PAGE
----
George Washington Papers

To George Washington from Lewis Pintard, 16 December 1780

From Lewis Pintard

Baskenridge [N.J.] 16th Decr 1780.


Since my last of the 6th Inst. I have received Your Excellency’s favor of the 9th and have been giving the Subject thereof the most serious Consideration1—Nothing short of the most thorough Conviction that my longer Stay in New York could be neither advantagious or Honorable to my Country or myself, would have led me to sacrifice my whole Fortune in that City for the Present, or to have left my fellow Citizens in Captivity, to suffer for want of proper attention—From the best information I can get from my Family & Friends I am well convinced that I could not return to my late Charge without great Personal Danger, unless I would submit to measures which I could never reconcile either to my own feelings or the Interest of my Country—Nothing has raised this personal aversion to me, but a strict attention to the distresses of the Prisoners and an honest attachment to the welfare of my Country, as I have religiously avoided every appearance of real offence to the Enemy on every Occasion whatever.

I most cordially wish for my own Interest, as well as that of my Country, I could return with Propriety, as I have no Expectations here but that of spending what little property my Family has brought out with them—I could wish Your Excellency was fully possessed with the absolute necessity of sending in a Person of Character, Estate & strictest Integrity—The Enemy does not regard any Person who is not of estimation with their own People, a Man ought to be above the danger of temptation in Money Matters, and it will require the best Principles to prevent the Effect of the Maneu[v]res with which they try every Person with whom they have to do—the Gentn You mention I do not think would Answer for many reasons, some of which I do not chuse to mention—it is necessary the Commissary there should understand Mercantile Business or he will be Cheated out of ⅔ds of his Expenditures—He should be a Citizen of some of the States & at all times subject to the recall & the Justice of Congress or You can put no Confidence in him—I know of but one Man I could heartily recommend, that is Mr John Franklin now at Philada lately Banished from New York, this could be no Objection as they intend to send a Man here under the like Circumstances2—If he could not be had, I am told Mr Abraham Brashier is out of Business and would Accept of it—His Character I am informed is unexceptionable as a Whig, but I dare say Your Excellency is better acquainted with him than I can be since this dispute.3 I have the Honor to be with great Respect & Regard Your Excellencys most Obedient Humble Servant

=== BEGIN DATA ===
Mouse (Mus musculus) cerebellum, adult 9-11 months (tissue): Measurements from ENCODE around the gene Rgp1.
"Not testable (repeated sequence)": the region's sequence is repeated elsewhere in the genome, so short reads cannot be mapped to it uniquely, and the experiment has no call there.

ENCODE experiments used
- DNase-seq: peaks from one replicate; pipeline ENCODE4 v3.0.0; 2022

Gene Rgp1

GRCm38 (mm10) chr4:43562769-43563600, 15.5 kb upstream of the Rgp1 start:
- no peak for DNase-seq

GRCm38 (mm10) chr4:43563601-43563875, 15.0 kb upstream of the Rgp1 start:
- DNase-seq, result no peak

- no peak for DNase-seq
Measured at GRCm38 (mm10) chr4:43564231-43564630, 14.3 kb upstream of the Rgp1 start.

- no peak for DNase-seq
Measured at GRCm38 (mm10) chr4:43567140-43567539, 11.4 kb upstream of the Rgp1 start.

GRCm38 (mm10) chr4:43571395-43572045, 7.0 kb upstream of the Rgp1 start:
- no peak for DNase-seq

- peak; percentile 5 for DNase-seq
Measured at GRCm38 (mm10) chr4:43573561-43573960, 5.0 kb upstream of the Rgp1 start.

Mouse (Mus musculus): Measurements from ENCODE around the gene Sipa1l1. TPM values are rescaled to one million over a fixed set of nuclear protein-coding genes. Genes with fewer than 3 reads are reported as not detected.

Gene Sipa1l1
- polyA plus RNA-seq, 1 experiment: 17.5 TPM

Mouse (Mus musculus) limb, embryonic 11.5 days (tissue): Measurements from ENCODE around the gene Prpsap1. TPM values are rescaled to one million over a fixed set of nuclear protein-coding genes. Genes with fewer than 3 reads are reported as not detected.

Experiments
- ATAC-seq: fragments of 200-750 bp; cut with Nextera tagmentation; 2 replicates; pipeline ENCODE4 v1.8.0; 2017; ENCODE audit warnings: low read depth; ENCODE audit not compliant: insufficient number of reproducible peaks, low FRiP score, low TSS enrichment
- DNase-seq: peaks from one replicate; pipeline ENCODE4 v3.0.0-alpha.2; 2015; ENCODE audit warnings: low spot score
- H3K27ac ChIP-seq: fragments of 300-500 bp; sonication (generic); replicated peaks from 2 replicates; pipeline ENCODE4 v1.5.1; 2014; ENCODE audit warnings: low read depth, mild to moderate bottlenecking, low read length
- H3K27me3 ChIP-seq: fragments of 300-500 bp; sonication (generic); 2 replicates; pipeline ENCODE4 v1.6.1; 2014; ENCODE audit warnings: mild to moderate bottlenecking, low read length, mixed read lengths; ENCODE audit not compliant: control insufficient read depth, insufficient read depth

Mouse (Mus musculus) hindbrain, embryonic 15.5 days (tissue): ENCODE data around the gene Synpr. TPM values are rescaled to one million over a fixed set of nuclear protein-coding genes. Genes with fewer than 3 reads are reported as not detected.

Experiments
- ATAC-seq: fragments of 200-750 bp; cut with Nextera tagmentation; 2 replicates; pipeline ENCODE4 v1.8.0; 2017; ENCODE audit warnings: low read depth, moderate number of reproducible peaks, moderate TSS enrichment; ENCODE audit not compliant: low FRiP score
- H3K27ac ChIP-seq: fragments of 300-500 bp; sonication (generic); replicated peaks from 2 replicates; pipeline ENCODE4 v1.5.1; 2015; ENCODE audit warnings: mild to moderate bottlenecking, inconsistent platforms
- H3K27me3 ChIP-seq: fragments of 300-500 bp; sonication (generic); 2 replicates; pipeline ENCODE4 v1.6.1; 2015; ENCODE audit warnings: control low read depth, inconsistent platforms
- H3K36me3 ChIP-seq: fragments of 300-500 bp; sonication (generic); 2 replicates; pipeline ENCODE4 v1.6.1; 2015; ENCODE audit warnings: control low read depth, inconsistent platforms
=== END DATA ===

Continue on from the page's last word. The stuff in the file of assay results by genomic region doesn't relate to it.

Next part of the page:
Lewis Pintard


1See Pintard to GW, 6 Dec., and GW to Pintard, 9 Dec., both found at Pintard to GW, 14 Nov., n.4.

2For GW’s selection of John Franklin as resident commissary of prisoners in New York City, and the British rejection of his appointment, see GW to Franklin, 28 Dec., and n.3 to that document.

3Pintard probaby refers to Abraham Brasher (1734–1782), who had served in the New York legislature and was driven from his native New York City for his commitment to American independence. He died in Morristown, New Jersey.

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